All Things Considered


    

NPR’s daily afternoon news program offers an in-depth presentation of the day’s news, with some of the nation’s best reporting, commentary, and analysis. Hosted locally by Devin Yamanaka with statewide news anchored by Ed Joyce.

3:30 p.m. to 6:30 p.m. Monday-Friday
All Things Considered Website

Latest Headlines

 
A Right Or A Privilege? Detroit Residents Split Over Water Shut-Offs
The city's been shutting off water to thousands of customers who aren't paying their bills. Some argue it's a violation of a basic human need; others say nonpayers are effectively stealing water.
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As Flow Of Migrants Into Mexico Grows, So Do Claims Of Abuse
Like the U.S., Mexico is struggling with a surge in illegal migrants. Mexico criticizes how the U.S. treats its migrants. But it faces similar criticism from Central American migrants in Mexico.
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Some Public Pension Funds Making Big Bets On Hedge Funds
States and cities have been investing billions of pension money dollars in hedge funds. That's costing a lot of money in fees, and experts say the pensions don't have much to show for it.
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As Ebola Outbreak Worsens, West Africa Turns To Quarantines
Leaders of the three African nations hit hardest by the Ebola virus met to discuss ways to fight the outbreak. With the situation deteriorating, it's likely more of the region will be quarantined.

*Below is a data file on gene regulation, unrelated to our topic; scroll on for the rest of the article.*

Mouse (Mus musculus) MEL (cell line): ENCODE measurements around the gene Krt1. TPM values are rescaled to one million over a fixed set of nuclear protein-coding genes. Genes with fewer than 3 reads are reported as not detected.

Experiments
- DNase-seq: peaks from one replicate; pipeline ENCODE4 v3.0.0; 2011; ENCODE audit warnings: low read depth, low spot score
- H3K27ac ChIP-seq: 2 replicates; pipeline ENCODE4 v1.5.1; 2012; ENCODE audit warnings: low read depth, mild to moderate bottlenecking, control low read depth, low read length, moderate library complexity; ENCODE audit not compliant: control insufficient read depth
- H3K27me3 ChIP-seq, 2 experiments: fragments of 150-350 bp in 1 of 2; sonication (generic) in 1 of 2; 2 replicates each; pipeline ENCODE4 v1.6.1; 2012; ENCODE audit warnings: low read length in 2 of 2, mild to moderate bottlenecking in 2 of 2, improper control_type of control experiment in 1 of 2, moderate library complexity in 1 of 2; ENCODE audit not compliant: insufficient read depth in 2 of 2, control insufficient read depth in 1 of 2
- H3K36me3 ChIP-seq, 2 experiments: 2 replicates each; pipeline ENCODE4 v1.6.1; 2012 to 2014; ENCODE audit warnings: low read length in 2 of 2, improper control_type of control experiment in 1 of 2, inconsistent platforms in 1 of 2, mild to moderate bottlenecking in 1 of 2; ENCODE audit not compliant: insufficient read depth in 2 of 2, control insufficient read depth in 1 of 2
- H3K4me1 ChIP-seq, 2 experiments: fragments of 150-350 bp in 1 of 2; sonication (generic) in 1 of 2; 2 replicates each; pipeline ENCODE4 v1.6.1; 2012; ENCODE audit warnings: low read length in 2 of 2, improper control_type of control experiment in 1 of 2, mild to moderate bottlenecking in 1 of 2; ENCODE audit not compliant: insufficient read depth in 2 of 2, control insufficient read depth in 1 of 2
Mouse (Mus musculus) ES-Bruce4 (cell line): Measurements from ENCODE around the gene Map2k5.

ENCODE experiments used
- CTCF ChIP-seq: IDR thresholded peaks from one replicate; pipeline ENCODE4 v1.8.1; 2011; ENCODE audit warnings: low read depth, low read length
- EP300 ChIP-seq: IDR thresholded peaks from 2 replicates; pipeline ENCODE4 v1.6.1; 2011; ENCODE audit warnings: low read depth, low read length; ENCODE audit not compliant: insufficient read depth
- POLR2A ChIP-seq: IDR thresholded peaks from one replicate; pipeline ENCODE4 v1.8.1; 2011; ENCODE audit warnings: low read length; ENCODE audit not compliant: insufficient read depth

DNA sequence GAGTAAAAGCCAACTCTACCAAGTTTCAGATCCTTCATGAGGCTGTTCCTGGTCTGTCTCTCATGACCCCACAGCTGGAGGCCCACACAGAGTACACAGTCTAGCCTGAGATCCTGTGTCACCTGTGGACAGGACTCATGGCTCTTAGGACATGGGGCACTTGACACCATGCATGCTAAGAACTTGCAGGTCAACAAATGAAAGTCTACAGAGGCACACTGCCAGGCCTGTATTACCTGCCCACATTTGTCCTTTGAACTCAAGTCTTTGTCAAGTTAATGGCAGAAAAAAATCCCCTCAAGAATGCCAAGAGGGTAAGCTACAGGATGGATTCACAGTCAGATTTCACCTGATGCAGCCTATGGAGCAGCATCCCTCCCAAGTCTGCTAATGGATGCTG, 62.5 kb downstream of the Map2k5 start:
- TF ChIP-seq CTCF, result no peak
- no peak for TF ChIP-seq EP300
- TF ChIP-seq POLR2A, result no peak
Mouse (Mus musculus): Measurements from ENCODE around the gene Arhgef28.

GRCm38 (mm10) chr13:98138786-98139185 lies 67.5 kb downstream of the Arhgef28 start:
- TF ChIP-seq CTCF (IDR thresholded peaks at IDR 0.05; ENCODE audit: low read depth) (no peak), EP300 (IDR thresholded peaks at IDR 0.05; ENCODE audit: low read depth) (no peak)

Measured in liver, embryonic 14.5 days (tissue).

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A Note Of Appreciation And Farewell For Margaret Low Smith
Margaret Low Smith has spent the past three decades with NPR, first as a production assistant and lately as the leader of the network's news division. As she departs from the network, Ari Shapiro and Audie Cornish offer a word of thanks.
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Out Of The Strings Of A Fiddle, The Melodies Of Cold, Craggy Isles
The Shetland Islands, a cluster of rocks in the North Sea, is an unusual place. Wealthy from offshore oil, Shetlanders are yet wedded to ancient traditions. And they play the fiddle like no one else.
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Why Nicaragua's Not In The Conversation About Central American Migrants
Ari Shapiro talks to Tim Rogers, founder of The Nicaragua Dispatch, about why Nicaragua is not a player in the child migrant crisis.
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Fla. Judge Orders Lawmakers Back To Work On A New Congressional Map
A Florida judge has ordered the state legislature to come back from recess for a special session. Lawmakers will be expected to draw up new maps for congressional districts found unconstitutional. The judge says he may push back the November 4 election date and order special elections in the affected districts.
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Addressing The State Of The Union's Job Market
On the occasion of the July jobs report, Ari Shapiro speaks with Labor Secretary Thomas Perez about the growth in hiring and what that means for the U.S. labor market.
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In July Jobs Numbers, Fodder For Cautious Optimism
According to new numbers, the U.S. economy continued to add jobs at a steady pace in July. Employers added 209,000 jobs to their payrolls, and while the report showed the unemployment rate ticking up slightly to 6.2 percent, even that was a somewhat positive sign.
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